2. “Economic and Political Changes and Social Issues that Fuel Terrorism,” by Muhammad Hamed Youssef:

This study identifies the psychological, economic and social factors that fuel terrorism and help to create terrorist groups. It also denotes the psychological and social characteristics of terrorist groups, and explains the implications of joining extremist groups, as well as the factors that contribute to the success of the operations carried out by some terrorist groups. (Youssef, 1995).

3. “The Religious Values of Young People from the Perspective of Social Service,” by Nourhan Mounir Fahmi:

This study found that proper religious education, and the implementation of work ethics, can prevent university students from falling prey to extremism, and that university students need to join organized religious groups in order to properly understand the rules of religion. (Fahmi, 1999).

4. “Youths’ Trends and Problems,” an Empirical Study conducted by Abdullah Ghuloom Hussain and Abdul Rauf Abdul Aziz, Kuwait:

This study addresses the problems associated with the growth of young people, such as behavioral abnormalities, alienation, violence and rebellious dispositions. It also addresses youths’ circumstances in Kuwait and the Arabian Gulf. The study sample consisted of 73 Kuwaiti youths aged 18-24 years, who answered 71 questions. According to the study, participants showed positive attitudes towards educational institutions, family, constitutional institutions, the press, and the Arab-Gulf Cooperation, and they showed negative attitudes towards work ethics, youth centers, and schools that failed to solve the behavioral problems of young people.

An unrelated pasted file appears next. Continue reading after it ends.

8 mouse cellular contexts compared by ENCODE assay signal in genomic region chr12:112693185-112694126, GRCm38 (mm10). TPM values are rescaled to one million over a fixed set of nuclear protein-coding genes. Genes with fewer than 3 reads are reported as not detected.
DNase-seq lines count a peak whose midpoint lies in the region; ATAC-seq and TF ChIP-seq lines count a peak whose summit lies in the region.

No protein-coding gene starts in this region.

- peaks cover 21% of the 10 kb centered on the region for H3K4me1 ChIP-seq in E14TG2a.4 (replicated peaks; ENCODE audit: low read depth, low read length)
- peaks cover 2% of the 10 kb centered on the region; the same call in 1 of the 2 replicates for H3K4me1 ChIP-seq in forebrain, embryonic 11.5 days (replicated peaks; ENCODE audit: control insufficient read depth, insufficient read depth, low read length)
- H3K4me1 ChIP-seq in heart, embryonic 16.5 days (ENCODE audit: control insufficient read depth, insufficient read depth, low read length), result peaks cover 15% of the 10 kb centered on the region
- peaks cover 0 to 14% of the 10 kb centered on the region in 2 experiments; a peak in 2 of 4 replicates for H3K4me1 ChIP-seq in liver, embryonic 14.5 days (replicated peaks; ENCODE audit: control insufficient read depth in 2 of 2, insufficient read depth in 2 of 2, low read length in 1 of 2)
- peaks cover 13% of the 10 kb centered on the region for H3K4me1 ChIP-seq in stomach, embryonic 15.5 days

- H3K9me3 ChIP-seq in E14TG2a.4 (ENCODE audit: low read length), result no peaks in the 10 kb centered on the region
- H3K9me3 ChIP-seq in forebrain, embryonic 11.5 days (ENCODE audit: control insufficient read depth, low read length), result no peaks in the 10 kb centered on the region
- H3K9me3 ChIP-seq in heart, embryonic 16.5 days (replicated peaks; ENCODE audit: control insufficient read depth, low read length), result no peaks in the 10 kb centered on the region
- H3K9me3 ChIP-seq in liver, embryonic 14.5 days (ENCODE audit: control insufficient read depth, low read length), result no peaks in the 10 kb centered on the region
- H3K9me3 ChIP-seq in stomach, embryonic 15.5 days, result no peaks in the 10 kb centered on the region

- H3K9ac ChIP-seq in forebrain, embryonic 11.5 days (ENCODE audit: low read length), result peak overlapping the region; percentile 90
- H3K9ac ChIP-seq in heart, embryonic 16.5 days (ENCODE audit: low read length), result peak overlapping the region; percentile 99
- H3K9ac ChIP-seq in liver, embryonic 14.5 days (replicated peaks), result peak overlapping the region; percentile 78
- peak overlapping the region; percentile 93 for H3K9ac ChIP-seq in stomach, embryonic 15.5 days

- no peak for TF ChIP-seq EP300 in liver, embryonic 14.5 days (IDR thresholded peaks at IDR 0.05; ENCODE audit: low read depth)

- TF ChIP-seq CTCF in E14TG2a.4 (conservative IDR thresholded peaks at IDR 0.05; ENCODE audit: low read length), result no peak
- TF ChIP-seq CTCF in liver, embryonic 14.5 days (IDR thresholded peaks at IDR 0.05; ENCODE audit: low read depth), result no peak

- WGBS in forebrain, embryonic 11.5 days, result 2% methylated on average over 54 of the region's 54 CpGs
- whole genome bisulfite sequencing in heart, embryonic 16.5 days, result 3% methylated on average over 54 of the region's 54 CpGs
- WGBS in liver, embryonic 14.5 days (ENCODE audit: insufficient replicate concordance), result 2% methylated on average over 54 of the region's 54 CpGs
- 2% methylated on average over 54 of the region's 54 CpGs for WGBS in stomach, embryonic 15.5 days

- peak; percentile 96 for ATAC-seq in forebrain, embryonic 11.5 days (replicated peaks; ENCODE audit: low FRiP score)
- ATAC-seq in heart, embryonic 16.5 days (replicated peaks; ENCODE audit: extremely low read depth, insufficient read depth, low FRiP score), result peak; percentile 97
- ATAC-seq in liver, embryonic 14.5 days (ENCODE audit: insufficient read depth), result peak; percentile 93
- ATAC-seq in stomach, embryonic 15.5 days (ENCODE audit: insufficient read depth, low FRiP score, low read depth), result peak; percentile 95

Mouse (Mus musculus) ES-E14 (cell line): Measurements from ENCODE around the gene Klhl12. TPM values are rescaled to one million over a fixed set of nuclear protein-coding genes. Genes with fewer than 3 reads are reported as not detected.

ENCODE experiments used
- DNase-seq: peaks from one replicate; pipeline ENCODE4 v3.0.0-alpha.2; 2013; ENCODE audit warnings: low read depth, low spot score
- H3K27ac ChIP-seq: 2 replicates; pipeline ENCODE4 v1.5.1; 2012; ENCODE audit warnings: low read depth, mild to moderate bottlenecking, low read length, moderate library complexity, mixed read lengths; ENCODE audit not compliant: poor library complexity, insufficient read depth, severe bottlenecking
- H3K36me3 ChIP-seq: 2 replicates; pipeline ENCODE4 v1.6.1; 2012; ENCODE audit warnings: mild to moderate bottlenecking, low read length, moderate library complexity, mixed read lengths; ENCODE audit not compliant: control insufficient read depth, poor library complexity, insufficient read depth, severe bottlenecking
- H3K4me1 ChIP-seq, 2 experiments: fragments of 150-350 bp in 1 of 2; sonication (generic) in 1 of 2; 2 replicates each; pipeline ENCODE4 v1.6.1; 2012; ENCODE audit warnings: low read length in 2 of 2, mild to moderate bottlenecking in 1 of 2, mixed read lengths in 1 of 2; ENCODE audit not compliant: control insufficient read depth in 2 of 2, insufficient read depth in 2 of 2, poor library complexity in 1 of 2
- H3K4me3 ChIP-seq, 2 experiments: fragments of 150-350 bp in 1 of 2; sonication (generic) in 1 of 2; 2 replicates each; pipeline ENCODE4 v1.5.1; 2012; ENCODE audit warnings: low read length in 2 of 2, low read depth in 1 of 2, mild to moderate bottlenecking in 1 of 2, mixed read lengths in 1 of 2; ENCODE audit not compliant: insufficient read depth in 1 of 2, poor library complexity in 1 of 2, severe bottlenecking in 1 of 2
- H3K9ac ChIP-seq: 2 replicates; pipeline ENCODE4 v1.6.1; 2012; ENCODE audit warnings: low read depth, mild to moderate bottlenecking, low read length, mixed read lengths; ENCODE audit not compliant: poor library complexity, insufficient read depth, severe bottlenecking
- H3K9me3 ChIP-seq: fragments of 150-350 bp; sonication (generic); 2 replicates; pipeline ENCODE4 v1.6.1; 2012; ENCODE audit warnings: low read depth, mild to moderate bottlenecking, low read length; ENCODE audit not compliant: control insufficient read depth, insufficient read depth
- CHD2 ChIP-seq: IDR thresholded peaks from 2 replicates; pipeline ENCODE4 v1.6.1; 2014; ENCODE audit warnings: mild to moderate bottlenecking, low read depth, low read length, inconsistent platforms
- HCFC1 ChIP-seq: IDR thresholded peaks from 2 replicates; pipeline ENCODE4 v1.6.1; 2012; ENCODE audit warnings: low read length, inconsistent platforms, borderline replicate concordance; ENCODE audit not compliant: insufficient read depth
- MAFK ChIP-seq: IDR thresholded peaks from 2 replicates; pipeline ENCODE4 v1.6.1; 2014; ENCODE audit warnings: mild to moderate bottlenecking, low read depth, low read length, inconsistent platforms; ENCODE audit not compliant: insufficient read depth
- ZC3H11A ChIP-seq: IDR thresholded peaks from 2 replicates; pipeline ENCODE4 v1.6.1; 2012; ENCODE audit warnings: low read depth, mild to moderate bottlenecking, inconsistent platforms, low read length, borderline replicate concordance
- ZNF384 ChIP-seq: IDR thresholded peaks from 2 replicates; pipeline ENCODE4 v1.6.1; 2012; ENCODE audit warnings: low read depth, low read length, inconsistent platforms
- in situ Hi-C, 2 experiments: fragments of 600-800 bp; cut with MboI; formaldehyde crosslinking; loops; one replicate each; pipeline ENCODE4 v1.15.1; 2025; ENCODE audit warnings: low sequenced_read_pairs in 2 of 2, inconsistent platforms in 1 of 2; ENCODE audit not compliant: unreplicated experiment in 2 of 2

(Ghuloom and Jerdawi, 1985).

5. “Youth and Extremism,” an Evaluation Study, by Muhammad Sayed Fahmi:

This study identifies social trends and activities that can guide young people, and shows that an intellectual vacuum and weak religious culture may push youth to fall prey to religious extremism. It also shows a positive relationship between the university extracurricular activities and the prevention of religious extremism. (Fahmi, 1995).

6. “The Role of Islamic Education in Countering Terrorism,” by Khaled Saleh Zahiri:

This study found a number of results, most notably that the improper teaching of religious courses in some Muslim countries was the main cause behind the emergence of terrorism. It also focuses on the educational role of high schools in the implementation of proper Islamic education through school activities. The study also calls for cooperation between social and educational institutions, and security services in order to counter terrorism. (Zahiri, 2002).
Part II

The Theoretical Framework of the Study:

The researcher addresses the theoretical aspects that help form individuals’ personalities through objective and scientific analysis. These topics are presented as follows:

A. Instilling Correct and Moderate Islamic Values in Children: